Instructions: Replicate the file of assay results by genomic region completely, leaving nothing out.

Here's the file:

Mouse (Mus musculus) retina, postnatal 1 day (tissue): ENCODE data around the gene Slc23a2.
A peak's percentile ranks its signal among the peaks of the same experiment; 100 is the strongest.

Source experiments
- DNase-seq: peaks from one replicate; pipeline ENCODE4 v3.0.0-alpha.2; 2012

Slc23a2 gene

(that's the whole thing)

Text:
Mouse (Mus musculus) retina, postnatal 1 day (tissue): ENCODE data around the gene Slc23a2.
A peak's percentile ranks its signal among the peaks of the same experiment; 100 is the strongest.

Source experiments
- DNase-seq: peaks from one replicate; pipeline ENCODE4 v3.0.0-alpha.2; 2012

Slc23a2 gene